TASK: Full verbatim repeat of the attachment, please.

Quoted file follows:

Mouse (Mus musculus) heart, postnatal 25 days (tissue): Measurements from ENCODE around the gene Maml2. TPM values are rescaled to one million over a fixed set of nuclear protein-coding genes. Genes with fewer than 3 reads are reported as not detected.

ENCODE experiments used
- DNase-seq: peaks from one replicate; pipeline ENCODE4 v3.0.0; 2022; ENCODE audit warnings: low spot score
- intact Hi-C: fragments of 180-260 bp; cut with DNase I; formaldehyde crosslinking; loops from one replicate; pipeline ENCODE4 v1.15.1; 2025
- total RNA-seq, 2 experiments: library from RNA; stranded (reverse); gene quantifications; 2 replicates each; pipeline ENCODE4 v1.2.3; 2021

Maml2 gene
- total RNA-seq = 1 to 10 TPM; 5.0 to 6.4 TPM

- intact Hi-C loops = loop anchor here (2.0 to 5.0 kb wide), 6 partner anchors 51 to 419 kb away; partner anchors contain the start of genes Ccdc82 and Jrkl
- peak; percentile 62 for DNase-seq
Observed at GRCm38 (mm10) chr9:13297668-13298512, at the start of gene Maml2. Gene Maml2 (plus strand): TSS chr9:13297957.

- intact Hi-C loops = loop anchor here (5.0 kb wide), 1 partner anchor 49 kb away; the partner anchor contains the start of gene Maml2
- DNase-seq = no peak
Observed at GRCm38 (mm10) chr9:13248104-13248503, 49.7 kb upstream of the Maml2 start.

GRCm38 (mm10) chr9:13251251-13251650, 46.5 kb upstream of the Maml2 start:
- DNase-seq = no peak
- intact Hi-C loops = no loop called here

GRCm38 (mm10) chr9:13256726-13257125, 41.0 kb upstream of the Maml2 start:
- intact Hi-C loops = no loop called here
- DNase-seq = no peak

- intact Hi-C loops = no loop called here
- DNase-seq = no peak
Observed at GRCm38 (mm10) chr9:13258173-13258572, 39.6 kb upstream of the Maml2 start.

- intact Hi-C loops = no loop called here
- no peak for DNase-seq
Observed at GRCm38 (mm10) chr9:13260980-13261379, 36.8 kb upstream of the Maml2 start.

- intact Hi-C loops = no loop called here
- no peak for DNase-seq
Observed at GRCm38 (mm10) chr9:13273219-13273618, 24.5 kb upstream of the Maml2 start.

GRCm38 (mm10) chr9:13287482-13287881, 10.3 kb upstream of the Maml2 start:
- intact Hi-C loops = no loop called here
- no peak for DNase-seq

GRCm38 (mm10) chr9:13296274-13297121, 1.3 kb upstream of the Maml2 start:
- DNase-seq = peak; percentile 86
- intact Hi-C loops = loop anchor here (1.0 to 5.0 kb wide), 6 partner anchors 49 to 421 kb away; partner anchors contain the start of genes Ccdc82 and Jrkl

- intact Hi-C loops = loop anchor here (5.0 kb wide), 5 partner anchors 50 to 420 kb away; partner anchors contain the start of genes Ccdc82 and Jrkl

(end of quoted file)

Mouse (Mus musculus) heart, postnatal 25 days (tissue): Measurements from ENCODE around the gene Maml2. TPM values are rescaled to one million over a fixed set of nuclear protein-coding genes. Genes with fewer than 3 reads are reported as not detected.

ENCODE experiments used
- DNase-seq: peaks from one replicate; pipeline ENCODE4 v3.0.0; 2022; ENCODE audit warnings: low spot score
- intact Hi-C: fragments of 180-260 bp; cut with DNase I; formaldehyde crosslinking; loops from one replicate; pipeline ENCODE4 v1.15.1; 2025
- total RNA-seq, 2 experiments: library from RNA; stranded (reverse); gene quantifications; 2 replicates each; pipeline ENCODE4 v1.2.3; 2021

Maml2 gene
- total RNA-seq = 1 to 10 TPM; 5.0 to 6.4 TPM

- intact Hi-C loops = loop anchor here (2.0 to 5.0 kb wide), 6 partner anchors 51 to 419 kb away; partner anchors contain the start of genes Ccdc82 and Jrkl
- peak; percentile 62 for DNase-seq
Observed at GRCm38 (mm10) chr9:13297668-13298512, at the start of gene Maml2. Gene Maml2 (plus strand): TSS chr9:13297957.

- intact Hi-C loops = loop anchor here (5.0 kb wide), 1 partner anchor 49 kb away; the partner anchor contains the start of gene Maml2
- DNase-seq = no peak
Observed at GRCm38 (mm10) chr9:13248104-13248503, 49.7 kb upstream of the Maml2 start.

GRCm38 (mm10) chr9:13251251-13251650, 46.5 kb upstream of the Maml2 start:
- DNase-seq = no peak
- intact Hi-C loops = no loop called here

GRCm38 (mm10) chr9:13256726-13257125, 41.0 kb upstream of the Maml2 start:
- intact Hi-C loops = no loop called here
- DNase-seq = no peak

- intact Hi-C loops = no loop called here
- DNase-seq = no peak
Observed at GRCm38 (mm10) chr9:13258173-13258572, 39.6 kb upstream of the Maml2 start.

- intact Hi-C loops = no loop called here
- no peak for DNase-seq
Observed at GRCm38 (mm10) chr9:13260980-13261379, 36.8 kb upstream of the Maml2 start.

- intact Hi-C loops = no loop called here
- no peak for DNase-seq
Observed at GRCm38 (mm10) chr9:13273219-13273618, 24.5 kb upstream of the Maml2 start.

GRCm38 (mm10) chr9:13287482-13287881, 10.3 kb upstream of the Maml2 start:
- intact Hi-C loops = no loop called here
- no peak for DNase-seq

GRCm38 (mm10) chr9:13296274-13297121, 1.3 kb upstream of the Maml2 start:
- DNase-seq = peak; percentile 86
- intact Hi-C loops = loop anchor here (1.0 to 5.0 kb wide), 6 partner anchors 49 to 421 kb away; partner anchors contain the start of genes Ccdc82 and Jrkl

- intact Hi-C loops = loop anchor here (5.0 kb wide), 5 partner anchors 50 to 420 kb away; partner anchors contain the start of genes Ccdc82 and Jrkl